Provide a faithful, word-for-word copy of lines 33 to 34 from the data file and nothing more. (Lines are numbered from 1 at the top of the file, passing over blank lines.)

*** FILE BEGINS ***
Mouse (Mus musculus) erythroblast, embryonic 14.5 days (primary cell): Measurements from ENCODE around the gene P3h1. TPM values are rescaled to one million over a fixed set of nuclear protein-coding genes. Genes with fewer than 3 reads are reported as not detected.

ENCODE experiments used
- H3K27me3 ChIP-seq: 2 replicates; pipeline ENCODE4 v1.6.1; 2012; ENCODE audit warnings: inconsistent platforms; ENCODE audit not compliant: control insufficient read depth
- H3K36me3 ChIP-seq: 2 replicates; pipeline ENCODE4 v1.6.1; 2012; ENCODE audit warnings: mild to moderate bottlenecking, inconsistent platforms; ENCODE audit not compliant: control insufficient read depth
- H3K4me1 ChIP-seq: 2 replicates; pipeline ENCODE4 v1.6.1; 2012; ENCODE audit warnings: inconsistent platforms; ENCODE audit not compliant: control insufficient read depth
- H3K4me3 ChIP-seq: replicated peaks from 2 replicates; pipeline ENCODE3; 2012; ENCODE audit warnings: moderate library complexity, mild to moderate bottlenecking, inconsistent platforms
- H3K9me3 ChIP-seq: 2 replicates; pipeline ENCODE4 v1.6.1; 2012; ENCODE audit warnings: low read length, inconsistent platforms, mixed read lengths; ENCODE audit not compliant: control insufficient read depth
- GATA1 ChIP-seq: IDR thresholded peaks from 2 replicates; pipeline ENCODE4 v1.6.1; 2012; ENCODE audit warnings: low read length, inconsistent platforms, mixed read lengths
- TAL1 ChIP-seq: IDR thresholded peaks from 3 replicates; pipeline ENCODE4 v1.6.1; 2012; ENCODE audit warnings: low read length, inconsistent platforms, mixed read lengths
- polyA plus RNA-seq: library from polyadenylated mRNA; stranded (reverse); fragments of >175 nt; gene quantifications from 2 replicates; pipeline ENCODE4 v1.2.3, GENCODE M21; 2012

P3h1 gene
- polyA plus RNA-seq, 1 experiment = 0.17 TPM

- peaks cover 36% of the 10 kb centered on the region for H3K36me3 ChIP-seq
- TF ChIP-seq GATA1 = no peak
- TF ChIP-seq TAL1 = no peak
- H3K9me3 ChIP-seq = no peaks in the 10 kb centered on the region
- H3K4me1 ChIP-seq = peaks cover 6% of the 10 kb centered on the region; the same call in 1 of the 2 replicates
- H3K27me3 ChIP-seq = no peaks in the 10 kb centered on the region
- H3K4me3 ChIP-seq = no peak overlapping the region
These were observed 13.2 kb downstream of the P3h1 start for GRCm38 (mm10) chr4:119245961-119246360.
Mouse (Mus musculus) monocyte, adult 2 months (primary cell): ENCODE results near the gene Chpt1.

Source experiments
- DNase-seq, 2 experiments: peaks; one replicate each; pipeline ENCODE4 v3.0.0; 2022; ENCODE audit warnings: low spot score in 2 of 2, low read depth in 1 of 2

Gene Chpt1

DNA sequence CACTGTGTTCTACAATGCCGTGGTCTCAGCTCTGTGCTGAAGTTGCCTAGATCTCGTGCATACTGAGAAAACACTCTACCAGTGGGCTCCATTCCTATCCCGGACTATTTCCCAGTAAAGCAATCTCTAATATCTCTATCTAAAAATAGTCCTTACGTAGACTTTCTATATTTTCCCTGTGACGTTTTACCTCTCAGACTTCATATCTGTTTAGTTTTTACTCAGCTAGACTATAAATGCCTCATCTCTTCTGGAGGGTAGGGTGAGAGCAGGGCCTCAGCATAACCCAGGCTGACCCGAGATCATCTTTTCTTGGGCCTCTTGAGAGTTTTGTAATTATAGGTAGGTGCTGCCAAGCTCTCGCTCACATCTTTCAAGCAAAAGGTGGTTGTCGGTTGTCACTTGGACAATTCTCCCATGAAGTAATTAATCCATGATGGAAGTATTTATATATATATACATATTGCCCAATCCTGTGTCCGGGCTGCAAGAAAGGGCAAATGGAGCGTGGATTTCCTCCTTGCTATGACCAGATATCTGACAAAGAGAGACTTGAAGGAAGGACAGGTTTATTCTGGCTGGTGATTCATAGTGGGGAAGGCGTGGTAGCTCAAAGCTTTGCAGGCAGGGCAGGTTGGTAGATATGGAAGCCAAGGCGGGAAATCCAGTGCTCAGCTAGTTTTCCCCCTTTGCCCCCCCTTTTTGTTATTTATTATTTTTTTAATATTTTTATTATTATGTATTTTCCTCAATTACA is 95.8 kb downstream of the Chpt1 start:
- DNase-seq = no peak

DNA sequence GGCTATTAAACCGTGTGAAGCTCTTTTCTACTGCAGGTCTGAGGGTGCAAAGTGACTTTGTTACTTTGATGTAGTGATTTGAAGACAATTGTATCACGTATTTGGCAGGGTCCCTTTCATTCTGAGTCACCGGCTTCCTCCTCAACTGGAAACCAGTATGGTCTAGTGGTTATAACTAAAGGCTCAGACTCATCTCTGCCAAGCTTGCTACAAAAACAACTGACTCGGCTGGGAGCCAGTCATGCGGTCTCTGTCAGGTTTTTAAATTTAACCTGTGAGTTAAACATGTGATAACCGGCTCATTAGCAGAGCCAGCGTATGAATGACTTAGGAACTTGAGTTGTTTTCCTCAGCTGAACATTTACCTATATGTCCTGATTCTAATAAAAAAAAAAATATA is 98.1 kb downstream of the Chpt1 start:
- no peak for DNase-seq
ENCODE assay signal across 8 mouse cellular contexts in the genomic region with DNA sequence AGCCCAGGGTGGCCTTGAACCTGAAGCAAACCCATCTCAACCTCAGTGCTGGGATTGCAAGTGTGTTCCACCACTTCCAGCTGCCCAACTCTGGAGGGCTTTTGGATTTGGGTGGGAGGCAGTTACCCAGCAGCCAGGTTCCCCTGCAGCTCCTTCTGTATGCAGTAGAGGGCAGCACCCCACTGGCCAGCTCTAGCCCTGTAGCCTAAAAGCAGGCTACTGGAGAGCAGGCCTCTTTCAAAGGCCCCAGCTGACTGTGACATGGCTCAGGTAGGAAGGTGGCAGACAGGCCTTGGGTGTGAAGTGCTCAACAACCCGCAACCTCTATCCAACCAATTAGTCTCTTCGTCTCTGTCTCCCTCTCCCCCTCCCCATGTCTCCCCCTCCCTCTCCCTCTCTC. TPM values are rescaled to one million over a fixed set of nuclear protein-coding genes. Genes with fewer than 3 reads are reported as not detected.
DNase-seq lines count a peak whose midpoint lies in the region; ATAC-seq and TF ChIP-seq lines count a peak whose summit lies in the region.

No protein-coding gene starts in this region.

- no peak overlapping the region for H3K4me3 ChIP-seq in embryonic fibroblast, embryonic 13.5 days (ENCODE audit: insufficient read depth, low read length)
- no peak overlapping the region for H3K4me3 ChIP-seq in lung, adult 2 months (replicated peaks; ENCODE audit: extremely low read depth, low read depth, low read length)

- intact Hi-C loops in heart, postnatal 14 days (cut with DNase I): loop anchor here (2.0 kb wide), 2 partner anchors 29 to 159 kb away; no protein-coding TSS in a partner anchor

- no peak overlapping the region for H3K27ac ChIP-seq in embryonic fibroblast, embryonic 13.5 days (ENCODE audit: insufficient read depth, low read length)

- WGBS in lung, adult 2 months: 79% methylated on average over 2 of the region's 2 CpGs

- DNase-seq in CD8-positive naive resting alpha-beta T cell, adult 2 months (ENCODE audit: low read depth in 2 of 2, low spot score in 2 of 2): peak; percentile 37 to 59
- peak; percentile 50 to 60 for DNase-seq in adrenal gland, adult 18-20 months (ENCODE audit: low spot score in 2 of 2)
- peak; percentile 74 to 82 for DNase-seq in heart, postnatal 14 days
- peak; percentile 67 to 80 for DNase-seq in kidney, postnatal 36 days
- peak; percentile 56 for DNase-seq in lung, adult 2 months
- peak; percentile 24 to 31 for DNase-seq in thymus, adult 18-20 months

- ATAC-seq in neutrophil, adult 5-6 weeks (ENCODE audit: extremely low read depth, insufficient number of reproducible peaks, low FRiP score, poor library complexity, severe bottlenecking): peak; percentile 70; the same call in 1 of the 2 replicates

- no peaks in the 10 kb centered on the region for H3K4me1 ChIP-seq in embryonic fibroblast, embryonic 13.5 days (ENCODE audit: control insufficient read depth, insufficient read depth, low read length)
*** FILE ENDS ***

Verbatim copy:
- no peak overlapping the region for H3K4me3 ChIP-seq in lung, adult 2 months (replicated peaks; ENCODE audit: extremely low read depth, low read depth, low read length)

- intact Hi-C loops in heart, postnatal 14 days (cut with DNase I): loop anchor here (2.0 kb wide), 2 partner anchors 29 to 159 kb away; no protein-coding TSS in a partner anchor